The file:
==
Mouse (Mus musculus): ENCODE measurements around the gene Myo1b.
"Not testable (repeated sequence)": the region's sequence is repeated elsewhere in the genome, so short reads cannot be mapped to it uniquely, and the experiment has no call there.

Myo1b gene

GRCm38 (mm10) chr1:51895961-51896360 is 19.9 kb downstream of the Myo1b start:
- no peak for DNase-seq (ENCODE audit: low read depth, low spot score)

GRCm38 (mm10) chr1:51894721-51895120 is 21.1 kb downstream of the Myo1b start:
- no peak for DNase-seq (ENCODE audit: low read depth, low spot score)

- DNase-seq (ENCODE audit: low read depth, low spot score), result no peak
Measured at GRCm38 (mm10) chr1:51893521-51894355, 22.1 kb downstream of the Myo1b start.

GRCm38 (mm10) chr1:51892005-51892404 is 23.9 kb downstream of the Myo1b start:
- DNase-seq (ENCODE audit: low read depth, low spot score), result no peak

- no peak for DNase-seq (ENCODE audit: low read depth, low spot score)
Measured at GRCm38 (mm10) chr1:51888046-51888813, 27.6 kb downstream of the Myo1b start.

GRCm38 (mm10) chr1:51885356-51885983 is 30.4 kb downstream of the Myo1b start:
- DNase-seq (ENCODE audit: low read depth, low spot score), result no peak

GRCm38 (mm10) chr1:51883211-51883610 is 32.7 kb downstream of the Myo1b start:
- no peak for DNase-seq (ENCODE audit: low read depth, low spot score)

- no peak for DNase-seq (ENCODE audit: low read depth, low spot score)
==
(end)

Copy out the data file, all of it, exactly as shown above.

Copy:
Mouse (Mus musculus): ENCODE measurements around the gene Myo1b.
"Not testable (repeated sequence)": the region's sequence is repeated elsewhere in the genome, so short reads cannot be mapped to it uniquely, and the experiment has no call there.

Myo1b gene

GRCm38 (mm10) chr1:51895961-51896360 is 19.9 kb downstream of the Myo1b start:
- no peak for DNase-seq (ENCODE audit: low read depth, low spot score)

GRCm38 (mm10) chr1:51894721-51895120 is 21.1 kb downstream of the Myo1b start:
- no peak for DNase-seq (ENCODE audit: low read depth, low spot score)

- DNase-seq (ENCODE audit: low read depth, low spot score), result no peak
Measured at GRCm38 (mm10) chr1:51893521-51894355, 22.1 kb downstream of the Myo1b start.

GRCm38 (mm10) chr1:51892005-51892404 is 23.9 kb downstream of the Myo1b start:
- DNase-seq (ENCODE audit: low read depth, low spot score), result no peak

- no peak for DNase-seq (ENCODE audit: low read depth, low spot score)
Measured at GRCm38 (mm10) chr1:51888046-51888813, 27.6 kb downstream of the Myo1b start.

GRCm38 (mm10) chr1:51885356-51885983 is 30.4 kb downstream of the Myo1b start:
- DNase-seq (ENCODE audit: low read depth, low spot score), result no peak

GRCm38 (mm10) chr1:51883211-51883610 is 32.7 kb downstream of the Myo1b start:
- no peak for DNase-seq (ENCODE audit: low read depth, low spot score)

- no peak for DNase-seq (ENCODE audit: low read depth, low spot score)